Happy Tuesday, friends! Step up to the buffet for a serving. This is going to be shorter than in some weeks, because I’m putting more effort than normal into the next edition of Fat Camp. That’s going to be about NFL economics and how they affect the CBA negotiations, and as you can imagine that’s not a topic that can be covered in any value-adding way without writing a lot of words, and doing a lot of research about it. I could have included it here, but I wanted to publish it under separate cover for a few reasons. Honestly, I'd already started working on it over the weekend, but I’m tabling it for the time being so I can bring you YGS as regularly scheduled. Let’s get right to it. Ready…. BEGIN!
1. Sunday’s games were both excellent in the end after having started off in lopsided fashion. I think what that tells us is that each of the four teams was worthy of being there. Here are some thoughts from the Packers-Bears game:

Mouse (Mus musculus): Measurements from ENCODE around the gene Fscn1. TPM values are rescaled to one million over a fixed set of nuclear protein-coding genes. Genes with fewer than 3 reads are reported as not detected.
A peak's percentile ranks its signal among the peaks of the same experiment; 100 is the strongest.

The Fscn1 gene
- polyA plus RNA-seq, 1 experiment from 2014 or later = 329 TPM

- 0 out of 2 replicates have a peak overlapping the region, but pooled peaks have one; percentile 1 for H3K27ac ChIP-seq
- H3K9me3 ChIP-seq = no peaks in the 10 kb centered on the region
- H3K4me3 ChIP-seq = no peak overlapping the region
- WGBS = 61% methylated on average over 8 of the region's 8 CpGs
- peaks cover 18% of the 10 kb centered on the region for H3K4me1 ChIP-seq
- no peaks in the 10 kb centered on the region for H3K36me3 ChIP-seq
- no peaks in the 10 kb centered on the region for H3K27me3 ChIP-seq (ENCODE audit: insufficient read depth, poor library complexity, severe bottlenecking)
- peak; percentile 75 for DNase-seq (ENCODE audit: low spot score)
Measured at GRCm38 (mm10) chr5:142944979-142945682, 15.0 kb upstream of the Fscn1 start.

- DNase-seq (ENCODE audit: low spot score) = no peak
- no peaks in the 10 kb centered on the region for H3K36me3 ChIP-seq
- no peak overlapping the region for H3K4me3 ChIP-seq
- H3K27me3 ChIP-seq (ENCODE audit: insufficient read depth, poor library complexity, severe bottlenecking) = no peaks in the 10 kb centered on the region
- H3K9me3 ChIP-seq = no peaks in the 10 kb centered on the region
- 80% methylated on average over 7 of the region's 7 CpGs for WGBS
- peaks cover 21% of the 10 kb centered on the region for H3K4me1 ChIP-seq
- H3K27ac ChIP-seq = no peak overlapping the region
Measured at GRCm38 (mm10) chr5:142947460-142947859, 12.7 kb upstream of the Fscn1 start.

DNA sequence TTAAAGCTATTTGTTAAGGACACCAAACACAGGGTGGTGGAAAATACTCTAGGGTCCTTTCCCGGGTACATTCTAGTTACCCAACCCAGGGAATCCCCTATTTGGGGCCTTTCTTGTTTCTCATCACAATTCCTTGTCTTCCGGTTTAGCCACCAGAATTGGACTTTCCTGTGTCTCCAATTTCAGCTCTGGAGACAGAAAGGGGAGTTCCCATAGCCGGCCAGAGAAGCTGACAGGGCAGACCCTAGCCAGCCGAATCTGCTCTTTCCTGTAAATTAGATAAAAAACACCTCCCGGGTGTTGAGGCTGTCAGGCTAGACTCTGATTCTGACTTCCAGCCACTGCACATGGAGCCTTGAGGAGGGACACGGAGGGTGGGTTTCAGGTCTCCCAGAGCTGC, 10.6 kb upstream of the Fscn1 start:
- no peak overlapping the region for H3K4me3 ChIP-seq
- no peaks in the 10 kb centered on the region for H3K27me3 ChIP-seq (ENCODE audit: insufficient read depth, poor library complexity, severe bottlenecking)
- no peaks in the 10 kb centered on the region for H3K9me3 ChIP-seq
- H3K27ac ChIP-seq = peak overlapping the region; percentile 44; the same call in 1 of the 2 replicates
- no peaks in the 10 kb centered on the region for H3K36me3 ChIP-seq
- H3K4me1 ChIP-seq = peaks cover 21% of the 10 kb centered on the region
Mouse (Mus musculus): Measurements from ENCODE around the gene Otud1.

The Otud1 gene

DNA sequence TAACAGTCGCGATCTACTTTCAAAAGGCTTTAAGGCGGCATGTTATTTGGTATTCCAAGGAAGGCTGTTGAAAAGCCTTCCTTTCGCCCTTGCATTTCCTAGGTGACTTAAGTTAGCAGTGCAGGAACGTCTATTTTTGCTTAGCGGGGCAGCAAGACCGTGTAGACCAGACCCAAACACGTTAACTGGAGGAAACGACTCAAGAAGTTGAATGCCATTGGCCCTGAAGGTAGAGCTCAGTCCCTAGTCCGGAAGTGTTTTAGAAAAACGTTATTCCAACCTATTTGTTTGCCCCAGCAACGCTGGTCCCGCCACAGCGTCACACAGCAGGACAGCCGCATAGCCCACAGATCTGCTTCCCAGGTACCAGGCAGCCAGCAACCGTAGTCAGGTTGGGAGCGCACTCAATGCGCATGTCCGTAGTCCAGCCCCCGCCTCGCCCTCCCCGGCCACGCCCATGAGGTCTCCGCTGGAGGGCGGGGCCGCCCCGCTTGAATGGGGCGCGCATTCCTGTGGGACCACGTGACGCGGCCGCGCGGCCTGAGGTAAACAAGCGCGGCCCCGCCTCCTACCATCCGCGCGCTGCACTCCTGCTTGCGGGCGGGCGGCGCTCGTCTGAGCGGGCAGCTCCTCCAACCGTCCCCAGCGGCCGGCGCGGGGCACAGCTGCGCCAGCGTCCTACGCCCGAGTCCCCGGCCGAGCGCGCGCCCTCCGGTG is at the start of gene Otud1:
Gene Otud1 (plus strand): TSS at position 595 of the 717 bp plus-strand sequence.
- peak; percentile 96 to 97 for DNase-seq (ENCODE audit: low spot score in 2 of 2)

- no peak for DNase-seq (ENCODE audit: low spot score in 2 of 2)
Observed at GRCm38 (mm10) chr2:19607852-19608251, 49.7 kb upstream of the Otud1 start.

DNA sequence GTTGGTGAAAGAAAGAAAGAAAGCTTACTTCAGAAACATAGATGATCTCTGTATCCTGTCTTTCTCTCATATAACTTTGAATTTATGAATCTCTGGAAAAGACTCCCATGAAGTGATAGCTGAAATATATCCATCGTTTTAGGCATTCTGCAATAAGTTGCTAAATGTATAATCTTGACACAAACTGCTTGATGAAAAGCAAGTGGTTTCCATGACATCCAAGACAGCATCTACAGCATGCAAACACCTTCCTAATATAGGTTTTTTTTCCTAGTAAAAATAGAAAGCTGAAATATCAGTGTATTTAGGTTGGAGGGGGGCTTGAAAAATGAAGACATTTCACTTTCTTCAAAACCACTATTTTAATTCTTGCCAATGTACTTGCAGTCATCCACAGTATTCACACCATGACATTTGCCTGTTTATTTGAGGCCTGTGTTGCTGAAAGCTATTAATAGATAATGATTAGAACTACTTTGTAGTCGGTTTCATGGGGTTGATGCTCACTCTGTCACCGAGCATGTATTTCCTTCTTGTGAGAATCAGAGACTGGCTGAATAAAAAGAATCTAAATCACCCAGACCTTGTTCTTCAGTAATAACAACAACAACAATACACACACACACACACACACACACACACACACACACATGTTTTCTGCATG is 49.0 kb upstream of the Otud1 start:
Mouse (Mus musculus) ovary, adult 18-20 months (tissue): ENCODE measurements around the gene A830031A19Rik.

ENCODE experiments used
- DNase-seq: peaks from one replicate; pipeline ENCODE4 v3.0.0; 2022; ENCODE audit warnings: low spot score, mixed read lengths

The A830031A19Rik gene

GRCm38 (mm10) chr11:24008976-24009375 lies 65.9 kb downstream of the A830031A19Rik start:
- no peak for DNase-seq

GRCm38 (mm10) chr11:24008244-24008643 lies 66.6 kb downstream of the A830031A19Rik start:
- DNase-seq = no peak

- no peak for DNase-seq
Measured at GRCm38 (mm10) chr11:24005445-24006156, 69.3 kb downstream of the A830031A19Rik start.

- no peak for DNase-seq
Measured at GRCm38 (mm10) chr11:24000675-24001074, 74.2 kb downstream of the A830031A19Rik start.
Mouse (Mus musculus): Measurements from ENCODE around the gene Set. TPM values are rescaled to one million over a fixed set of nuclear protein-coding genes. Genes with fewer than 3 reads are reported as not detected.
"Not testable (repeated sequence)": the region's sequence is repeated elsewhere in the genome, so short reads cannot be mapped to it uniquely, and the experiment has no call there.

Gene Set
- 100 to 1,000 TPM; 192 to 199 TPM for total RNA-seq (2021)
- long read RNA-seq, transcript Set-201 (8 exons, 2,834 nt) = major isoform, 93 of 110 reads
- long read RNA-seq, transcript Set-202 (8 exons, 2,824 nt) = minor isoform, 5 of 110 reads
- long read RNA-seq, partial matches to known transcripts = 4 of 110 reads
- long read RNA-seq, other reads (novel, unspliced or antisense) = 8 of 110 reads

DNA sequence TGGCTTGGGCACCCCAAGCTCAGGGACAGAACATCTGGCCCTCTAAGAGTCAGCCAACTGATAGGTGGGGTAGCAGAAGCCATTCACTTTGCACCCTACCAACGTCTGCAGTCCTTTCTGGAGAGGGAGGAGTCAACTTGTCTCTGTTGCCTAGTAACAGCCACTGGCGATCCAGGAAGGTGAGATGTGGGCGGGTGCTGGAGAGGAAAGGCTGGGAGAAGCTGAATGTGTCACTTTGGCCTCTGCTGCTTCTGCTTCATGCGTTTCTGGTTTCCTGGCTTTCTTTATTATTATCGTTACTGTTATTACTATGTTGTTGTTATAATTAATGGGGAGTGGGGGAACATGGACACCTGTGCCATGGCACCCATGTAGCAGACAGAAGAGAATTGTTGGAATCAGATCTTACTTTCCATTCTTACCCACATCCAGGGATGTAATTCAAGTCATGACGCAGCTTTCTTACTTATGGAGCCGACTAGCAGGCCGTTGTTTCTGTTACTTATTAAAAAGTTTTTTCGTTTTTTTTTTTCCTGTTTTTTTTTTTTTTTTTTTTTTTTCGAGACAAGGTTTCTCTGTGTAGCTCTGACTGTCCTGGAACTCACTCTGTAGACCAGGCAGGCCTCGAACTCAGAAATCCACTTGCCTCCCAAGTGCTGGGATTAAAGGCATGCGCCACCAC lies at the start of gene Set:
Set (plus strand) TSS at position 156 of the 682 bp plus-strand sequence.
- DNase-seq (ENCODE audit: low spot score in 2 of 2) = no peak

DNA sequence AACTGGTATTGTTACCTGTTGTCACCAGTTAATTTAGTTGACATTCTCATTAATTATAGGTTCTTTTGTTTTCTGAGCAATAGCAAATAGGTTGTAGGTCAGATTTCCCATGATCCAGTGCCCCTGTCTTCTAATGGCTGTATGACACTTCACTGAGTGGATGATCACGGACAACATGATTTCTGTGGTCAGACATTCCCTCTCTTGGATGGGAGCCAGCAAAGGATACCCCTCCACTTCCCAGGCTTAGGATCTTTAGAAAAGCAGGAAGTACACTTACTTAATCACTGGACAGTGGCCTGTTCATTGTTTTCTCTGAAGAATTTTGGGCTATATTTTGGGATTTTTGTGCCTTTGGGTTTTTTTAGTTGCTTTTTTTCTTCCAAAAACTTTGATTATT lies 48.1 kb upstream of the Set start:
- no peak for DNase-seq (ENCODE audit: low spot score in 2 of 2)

a. I’m such a smart analyst that I thought the Bears would be a 4-12 team this year, but they played much better than I'd expected them to. When I said that, after their lucky/undeserved win against Detroit in Week 1, their offensive line looked so atrocious that I couldn’t imagine them having a good season. A lot of credit goes to offensive line coach Mike Tice for shuffling his group and putting them in the best position to be successful. A key was realizing that Chris Williams is much better at Left Guard than he is at Left Tackle - just like Oakland experienced with Robert Gallery. Yeah, you used a first-rounder on the guy - but if he can be solid in a new spot, and he’s lousy in the one you drafted him for, you move him to where he’s solid, and get the most you can out of the guy. It still makes me chuckle that when I was a newish rank-and-file poster at MHR in the spring of 2008, I was getting hit HARD for publicly preferring Ryan Clady over Chris Williams. I was the guy who didn’t know what I was talking about. Everybody LOVED Chris Williams and Earl Bennett, and Denver was going to become Vanderbilt West, and the winning tradition of the Commodores would be transplanted into the Broncos. Or something.